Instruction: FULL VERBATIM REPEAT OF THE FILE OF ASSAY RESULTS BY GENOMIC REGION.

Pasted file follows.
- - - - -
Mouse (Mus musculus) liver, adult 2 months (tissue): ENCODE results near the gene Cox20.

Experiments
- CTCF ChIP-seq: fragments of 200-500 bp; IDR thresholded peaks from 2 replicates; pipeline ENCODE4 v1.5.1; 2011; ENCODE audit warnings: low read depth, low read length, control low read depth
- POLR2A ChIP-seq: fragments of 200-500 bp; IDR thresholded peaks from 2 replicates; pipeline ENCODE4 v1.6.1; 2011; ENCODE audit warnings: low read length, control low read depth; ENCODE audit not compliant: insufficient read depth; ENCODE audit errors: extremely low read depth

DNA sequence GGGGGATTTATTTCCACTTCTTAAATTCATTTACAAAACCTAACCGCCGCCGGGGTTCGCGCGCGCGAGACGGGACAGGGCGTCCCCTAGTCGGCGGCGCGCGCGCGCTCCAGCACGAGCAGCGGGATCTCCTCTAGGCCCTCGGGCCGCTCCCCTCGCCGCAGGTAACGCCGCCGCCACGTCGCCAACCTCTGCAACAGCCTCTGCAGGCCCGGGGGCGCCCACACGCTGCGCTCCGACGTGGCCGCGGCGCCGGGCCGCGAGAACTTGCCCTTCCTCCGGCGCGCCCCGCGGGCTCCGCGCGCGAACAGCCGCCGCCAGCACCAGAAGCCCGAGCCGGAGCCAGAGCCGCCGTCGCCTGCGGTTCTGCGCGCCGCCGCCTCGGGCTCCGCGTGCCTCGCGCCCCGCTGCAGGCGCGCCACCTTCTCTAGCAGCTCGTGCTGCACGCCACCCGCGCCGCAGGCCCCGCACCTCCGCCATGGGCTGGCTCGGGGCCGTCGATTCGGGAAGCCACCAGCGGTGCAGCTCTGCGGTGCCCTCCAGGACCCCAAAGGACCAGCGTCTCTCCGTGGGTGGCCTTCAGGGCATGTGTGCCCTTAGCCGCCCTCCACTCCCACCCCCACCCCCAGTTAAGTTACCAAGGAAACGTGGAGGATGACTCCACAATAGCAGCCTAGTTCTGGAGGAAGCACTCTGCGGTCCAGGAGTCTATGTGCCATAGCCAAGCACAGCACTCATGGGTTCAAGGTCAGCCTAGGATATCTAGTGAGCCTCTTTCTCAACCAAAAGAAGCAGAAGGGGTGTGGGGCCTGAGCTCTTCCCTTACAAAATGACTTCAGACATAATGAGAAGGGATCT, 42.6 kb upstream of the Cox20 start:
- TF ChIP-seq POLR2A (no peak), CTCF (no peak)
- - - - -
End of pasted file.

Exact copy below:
Mouse (Mus musculus) liver, adult 2 months (tissue): ENCODE results near the gene Cox20.

Experiments
- CTCF ChIP-seq: fragments of 200-500 bp; IDR thresholded peaks from 2 replicates; pipeline ENCODE4 v1.5.1; 2011; ENCODE audit warnings: low read depth, low read length, control low read depth
- POLR2A ChIP-seq: fragments of 200-500 bp; IDR thresholded peaks from 2 replicates; pipeline ENCODE4 v1.6.1; 2011; ENCODE audit warnings: low read length, control low read depth; ENCODE audit not compliant: insufficient read depth; ENCODE audit errors: extremely low read depth

DNA sequence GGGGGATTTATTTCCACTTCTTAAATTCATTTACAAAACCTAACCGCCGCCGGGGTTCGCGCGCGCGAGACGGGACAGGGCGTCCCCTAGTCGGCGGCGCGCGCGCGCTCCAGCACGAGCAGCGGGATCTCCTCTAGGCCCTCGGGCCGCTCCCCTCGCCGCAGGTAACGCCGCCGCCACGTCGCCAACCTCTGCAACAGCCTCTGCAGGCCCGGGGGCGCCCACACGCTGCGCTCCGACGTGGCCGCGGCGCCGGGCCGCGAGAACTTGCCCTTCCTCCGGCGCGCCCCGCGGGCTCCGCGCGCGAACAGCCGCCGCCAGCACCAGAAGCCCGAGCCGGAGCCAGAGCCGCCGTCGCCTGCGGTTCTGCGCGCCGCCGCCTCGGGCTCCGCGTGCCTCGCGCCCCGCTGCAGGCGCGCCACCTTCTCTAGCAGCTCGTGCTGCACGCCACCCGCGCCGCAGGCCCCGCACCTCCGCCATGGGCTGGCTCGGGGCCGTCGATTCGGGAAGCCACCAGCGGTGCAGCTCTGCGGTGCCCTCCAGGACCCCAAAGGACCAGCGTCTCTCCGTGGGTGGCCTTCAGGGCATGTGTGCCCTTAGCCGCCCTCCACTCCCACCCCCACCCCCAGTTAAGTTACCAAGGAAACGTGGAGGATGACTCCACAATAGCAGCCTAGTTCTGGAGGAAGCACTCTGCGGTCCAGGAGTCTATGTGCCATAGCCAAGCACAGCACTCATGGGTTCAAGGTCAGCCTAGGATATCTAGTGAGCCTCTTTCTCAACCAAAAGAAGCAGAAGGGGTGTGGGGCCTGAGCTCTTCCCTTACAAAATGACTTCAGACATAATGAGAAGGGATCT, 42.6 kb upstream of the Cox20 start:
- TF ChIP-seq POLR2A (no peak), CTCF (no peak)